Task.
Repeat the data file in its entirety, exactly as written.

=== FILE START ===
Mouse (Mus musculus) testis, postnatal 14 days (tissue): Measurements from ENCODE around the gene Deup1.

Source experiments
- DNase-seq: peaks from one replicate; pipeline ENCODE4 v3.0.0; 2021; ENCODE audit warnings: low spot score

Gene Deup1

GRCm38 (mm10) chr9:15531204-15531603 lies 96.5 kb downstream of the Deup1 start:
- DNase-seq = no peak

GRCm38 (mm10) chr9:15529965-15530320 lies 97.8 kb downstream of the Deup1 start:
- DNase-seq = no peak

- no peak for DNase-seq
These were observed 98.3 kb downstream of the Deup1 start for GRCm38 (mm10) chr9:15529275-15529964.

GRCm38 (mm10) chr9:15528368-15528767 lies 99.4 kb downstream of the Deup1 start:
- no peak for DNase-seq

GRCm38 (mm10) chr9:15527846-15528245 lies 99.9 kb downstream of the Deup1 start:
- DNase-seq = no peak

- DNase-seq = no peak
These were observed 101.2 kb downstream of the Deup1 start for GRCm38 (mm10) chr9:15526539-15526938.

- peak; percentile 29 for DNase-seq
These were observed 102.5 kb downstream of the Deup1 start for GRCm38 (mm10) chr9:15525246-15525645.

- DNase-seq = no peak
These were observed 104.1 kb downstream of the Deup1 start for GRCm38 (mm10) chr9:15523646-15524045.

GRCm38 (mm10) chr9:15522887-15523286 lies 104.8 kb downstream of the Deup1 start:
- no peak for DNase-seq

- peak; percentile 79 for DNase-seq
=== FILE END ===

Mouse (Mus musculus) testis, postnatal 14 days (tissue): Measurements from ENCODE around the gene Deup1.

Source experiments
- DNase-seq: peaks from one replicate; pipeline ENCODE4 v3.0.0; 2021; ENCODE audit warnings: low spot score

Gene Deup1

GRCm38 (mm10) chr9:15531204-15531603 lies 96.5 kb downstream of the Deup1 start:
- DNase-seq = no peak

GRCm38 (mm10) chr9:15529965-15530320 lies 97.8 kb downstream of the Deup1 start:
- DNase-seq = no peak

- no peak for DNase-seq
These were observed 98.3 kb downstream of the Deup1 start for GRCm38 (mm10) chr9:15529275-15529964.

GRCm38 (mm10) chr9:15528368-15528767 lies 99.4 kb downstream of the Deup1 start:
- no peak for DNase-seq

GRCm38 (mm10) chr9:15527846-15528245 lies 99.9 kb downstream of the Deup1 start:
- DNase-seq = no peak

- DNase-seq = no peak
These were observed 101.2 kb downstream of the Deup1 start for GRCm38 (mm10) chr9:15526539-15526938.

- peak; percentile 29 for DNase-seq
These were observed 102.5 kb downstream of the Deup1 start for GRCm38 (mm10) chr9:15525246-15525645.

- DNase-seq = no peak
These were observed 104.1 kb downstream of the Deup1 start for GRCm38 (mm10) chr9:15523646-15524045.

GRCm38 (mm10) chr9:15522887-15523286 lies 104.8 kb downstream of the Deup1 start:
- no peak for DNase-seq

- peak; percentile 79 for DNase-seq